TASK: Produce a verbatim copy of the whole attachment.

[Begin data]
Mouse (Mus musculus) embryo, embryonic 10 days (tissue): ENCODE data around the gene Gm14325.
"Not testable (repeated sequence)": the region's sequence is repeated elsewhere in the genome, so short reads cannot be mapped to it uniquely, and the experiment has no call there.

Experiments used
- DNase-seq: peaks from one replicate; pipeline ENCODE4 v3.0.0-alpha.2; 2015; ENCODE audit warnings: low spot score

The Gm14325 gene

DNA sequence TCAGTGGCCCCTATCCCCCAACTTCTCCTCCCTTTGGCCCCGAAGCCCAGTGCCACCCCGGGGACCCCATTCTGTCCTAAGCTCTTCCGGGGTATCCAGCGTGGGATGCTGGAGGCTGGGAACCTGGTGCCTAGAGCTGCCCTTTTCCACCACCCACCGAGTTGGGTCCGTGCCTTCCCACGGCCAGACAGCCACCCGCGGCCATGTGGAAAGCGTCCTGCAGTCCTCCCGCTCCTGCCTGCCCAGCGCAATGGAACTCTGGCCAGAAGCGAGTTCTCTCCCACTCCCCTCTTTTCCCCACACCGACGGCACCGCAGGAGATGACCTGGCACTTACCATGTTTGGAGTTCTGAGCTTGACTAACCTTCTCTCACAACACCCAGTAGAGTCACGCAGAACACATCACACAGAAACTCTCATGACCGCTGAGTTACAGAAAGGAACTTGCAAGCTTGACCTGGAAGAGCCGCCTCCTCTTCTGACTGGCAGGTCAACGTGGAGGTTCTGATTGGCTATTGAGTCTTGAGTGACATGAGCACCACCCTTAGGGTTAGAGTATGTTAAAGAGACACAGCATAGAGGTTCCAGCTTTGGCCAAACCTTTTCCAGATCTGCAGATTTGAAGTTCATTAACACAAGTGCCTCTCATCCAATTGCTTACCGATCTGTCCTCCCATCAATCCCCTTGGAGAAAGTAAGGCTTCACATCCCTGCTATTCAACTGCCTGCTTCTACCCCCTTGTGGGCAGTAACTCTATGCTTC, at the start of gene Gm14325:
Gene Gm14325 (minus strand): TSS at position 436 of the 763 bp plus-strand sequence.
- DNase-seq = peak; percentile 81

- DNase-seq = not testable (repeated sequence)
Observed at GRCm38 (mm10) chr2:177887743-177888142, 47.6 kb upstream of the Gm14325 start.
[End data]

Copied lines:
Mouse (Mus musculus) embryo, embryonic 10 days (tissue): ENCODE data around the gene Gm14325.
"Not testable (repeated sequence)": the region's sequence is repeated elsewhere in the genome, so short reads cannot be mapped to it uniquely, and the experiment has no call there.

Experiments used
- DNase-seq: peaks from one replicate; pipeline ENCODE4 v3.0.0-alpha.2; 2015; ENCODE audit warnings: low spot score

The Gm14325 gene

DNA sequence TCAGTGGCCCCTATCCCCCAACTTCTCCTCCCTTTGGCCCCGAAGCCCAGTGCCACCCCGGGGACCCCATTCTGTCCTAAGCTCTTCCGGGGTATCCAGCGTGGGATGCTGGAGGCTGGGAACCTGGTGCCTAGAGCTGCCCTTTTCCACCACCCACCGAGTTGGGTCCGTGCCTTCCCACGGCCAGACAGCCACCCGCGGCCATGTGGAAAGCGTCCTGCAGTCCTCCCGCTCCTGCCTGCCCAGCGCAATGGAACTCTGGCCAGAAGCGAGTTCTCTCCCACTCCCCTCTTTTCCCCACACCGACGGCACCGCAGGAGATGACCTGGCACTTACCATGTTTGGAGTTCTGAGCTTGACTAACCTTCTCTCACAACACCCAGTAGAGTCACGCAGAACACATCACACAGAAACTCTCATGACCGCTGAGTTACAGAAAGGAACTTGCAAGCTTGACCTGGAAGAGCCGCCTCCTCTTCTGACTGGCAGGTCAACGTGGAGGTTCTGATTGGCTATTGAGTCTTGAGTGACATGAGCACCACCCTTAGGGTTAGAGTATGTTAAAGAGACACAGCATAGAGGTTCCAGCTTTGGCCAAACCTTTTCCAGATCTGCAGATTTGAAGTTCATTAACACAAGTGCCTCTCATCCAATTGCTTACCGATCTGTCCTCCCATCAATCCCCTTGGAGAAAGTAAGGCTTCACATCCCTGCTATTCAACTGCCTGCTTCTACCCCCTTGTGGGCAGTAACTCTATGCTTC, at the start of gene Gm14325:
Gene Gm14325 (minus strand): TSS at position 436 of the 763 bp plus-strand sequence.
- DNase-seq = peak; percentile 81

- DNase-seq = not testable (repeated sequence)
Observed at GRCm38 (mm10) chr2:177887743-177888142, 47.6 kb upstream of the Gm14325 start.